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Julie Barrett is a freelance writer and photographer based in Plano, TX.

Would You Rather Take and Advance - or Royalties On the Backend?

Fresh (almost) daily from Julie Barrett


A recent discussion on a board for writers prompted me to ask this question, and I'm genuinely curious as to what my readers (all three of you) might think.

A publisher (who will remain nameless not because they're doing anything at all wrong but because they're not here at my blog to protect themselves) was defending the model of paying royalties only at a board for writers I frequent. The publisher stated that some of their writers were making in the thousands in the first six months after publication, but they didn't pay advances.

I have mixed feelings about this. I'm a professional. And as a professional, I should get paid for the work I do as I perform it. If I was on the payroll for an ad company as a copywriter I'd get paid on a regular basis for my work. Heck, I'd get paid on a regular basis for flipping burgers.

Writing is very irregular work, unless a writer has a good long-term contract or two she can rely upon. An advance - even the $2000 minimum that groups like the RWA and SFWA consider to be at the professional standard for a book - is money in the bank. Typically, it takes up to a year or longer between acceptance of a manuscript and publication. That advance is a sign that the publisher believes in my book to the point where they know they'll recoup that $2000 (or whatever they pay me up front). In order to recoup that money, they have to get books into the hands of readers.

It's the same when I sell an article. I get paid on publication. I don't have to wait for the magazine to determine their sell-through rate on the newsstands before I get a check. If I'm writing copy, I send in an invoice when the job is done. Or, if it's a long-term project, I invoice on a regular basis and get paid.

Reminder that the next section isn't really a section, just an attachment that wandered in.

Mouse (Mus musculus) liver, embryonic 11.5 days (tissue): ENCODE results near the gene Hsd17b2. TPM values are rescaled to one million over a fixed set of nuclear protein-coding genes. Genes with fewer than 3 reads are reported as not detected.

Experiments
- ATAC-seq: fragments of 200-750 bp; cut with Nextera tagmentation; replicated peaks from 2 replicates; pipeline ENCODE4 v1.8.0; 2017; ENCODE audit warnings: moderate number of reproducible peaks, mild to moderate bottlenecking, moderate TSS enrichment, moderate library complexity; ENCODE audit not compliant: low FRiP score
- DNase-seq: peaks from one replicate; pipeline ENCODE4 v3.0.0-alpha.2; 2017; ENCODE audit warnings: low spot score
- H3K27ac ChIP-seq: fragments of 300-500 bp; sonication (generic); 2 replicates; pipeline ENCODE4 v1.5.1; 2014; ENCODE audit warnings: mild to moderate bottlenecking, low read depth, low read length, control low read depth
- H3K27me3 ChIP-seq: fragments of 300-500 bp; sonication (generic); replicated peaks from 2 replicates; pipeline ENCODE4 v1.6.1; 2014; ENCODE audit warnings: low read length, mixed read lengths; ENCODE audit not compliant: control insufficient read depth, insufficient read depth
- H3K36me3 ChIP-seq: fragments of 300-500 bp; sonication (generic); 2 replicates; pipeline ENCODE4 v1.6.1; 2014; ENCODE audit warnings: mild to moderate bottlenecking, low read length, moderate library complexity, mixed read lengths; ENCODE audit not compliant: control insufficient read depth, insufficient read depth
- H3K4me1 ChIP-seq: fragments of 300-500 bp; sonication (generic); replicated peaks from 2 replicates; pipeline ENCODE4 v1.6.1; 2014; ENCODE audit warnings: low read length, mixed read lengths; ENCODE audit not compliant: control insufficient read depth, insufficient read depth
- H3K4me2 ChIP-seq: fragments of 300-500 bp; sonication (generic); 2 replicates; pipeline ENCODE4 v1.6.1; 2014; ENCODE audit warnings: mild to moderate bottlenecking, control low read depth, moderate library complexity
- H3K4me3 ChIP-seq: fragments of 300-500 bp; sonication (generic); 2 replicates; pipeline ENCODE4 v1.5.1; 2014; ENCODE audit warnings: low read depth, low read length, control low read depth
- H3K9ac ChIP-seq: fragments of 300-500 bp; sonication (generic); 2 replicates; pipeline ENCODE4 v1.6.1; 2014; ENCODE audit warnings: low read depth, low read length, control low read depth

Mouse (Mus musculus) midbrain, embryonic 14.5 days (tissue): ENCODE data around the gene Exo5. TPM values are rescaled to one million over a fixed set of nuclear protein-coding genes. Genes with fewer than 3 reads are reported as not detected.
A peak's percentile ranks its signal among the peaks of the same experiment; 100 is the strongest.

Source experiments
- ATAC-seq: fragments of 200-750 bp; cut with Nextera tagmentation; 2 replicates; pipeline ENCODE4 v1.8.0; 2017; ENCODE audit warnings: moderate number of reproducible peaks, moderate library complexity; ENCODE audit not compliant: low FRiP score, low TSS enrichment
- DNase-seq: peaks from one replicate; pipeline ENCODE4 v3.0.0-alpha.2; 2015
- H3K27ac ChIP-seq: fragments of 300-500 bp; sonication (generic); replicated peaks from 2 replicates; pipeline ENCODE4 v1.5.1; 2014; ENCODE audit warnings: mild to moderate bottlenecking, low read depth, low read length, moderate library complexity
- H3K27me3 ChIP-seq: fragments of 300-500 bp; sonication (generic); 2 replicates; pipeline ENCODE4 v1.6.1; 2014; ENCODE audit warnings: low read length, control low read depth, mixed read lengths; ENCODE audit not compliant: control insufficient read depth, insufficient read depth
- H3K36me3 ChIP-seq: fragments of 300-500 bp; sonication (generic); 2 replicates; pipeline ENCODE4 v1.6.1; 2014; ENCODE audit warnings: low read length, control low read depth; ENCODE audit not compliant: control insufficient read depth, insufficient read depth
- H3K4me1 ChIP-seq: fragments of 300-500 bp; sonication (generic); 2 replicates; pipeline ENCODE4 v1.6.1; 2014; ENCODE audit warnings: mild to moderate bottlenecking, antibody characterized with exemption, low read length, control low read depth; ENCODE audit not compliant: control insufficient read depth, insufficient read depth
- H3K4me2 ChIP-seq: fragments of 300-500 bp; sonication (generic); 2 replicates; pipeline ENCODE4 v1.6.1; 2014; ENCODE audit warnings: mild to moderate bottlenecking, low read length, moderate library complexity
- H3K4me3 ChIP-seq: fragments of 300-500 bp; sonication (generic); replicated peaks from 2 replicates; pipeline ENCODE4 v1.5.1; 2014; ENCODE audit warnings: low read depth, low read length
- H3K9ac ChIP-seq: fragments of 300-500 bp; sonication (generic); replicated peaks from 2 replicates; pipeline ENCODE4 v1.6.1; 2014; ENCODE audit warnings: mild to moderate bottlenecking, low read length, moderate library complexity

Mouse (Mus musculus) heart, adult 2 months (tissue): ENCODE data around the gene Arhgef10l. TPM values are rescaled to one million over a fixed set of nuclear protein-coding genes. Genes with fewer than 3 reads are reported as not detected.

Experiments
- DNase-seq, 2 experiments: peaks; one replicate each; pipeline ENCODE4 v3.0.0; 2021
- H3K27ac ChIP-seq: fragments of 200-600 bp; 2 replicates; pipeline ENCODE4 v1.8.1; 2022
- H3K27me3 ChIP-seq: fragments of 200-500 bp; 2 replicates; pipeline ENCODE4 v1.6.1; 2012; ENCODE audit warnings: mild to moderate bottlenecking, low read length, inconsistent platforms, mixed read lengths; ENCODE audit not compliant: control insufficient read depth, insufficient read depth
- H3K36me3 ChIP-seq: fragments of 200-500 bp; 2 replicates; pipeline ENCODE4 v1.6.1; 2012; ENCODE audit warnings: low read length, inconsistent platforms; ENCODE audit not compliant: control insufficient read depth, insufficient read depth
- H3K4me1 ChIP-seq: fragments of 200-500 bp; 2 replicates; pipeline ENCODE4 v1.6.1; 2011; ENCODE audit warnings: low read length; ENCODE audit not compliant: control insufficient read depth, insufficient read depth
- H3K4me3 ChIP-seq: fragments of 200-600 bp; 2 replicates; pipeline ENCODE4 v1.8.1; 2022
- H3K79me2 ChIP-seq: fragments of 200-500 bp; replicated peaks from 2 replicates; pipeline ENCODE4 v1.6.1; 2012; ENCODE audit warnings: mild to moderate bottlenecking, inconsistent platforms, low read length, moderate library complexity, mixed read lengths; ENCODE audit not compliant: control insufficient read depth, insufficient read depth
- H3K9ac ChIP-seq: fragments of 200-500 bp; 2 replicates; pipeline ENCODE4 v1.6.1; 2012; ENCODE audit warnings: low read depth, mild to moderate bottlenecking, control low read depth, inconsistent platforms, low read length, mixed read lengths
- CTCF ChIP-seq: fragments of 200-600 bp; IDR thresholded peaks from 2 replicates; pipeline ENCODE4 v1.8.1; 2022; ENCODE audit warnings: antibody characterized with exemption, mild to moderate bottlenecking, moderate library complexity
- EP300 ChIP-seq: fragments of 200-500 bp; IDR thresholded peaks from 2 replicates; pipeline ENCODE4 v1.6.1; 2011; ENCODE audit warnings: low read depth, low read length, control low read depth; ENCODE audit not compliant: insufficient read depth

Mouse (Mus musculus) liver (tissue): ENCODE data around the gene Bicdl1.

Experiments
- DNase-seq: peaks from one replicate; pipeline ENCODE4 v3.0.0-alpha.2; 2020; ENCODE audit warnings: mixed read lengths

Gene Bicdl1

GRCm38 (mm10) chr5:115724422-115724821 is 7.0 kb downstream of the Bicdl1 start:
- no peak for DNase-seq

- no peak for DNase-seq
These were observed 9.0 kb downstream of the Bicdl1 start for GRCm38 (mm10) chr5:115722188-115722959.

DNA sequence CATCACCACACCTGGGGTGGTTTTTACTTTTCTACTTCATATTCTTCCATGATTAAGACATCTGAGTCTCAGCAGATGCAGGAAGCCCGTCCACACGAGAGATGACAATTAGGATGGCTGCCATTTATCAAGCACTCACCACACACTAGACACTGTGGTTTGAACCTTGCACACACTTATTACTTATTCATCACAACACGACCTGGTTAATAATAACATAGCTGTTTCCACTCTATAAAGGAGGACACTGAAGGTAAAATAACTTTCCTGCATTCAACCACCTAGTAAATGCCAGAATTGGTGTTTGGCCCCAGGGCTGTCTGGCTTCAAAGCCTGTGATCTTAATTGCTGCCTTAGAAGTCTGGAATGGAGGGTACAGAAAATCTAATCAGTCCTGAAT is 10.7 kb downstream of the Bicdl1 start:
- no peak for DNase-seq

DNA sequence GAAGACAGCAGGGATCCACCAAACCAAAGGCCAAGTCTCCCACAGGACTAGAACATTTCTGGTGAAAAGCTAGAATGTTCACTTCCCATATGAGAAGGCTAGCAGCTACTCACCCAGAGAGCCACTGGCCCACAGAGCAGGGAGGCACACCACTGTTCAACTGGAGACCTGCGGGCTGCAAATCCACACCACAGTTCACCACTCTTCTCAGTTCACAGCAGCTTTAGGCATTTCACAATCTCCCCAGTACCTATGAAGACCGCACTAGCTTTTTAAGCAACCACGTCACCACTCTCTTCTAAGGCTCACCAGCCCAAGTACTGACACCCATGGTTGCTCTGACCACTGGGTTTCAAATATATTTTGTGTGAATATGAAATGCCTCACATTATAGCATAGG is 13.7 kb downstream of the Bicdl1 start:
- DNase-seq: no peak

This, IMO, is the way professionals work. When you go to the doctor, you pay - or have insurance that will pay. They doctor may not see you without a guarantee of payment. We purchased a dryer last week. I couldn't tell the manufacturer I'd pay them out of my energy savings. They'd laugh in my face. They've already paid the people who put the dryer together, the folks who shipped and warehoused it, not to mention that the store wants its cut of the profits to pay their bills.

So why, I ask, is it wrong for a writer to have to wait a year or longer between a signed contract and payment?

Now, here's where the mixed feelings come in. If the market is established and has a very good reputation for sales and prompt payment, I might be more willing to take a chance on royalties on the back end.

And you know, my own experience may very well color my outlook on this issue. I've been stiffed plenty of times over the years by publications, ad agencies, corporations going belly up while they had several of my unpaid invoices, and so on. And what writer or creative hasn't been approached by someone trying to convince them to do a huge job for free with promise of a huge payment later? Only that huge payment hardly ever comes through. And there lies the root of my own skepticism.

So there you go: Mixed feelings. What would you do? I'm curious to know.
Tags: Publishing Writing

Filed under: Publishing   Writing         
5/24/2010 8:02:50 PM
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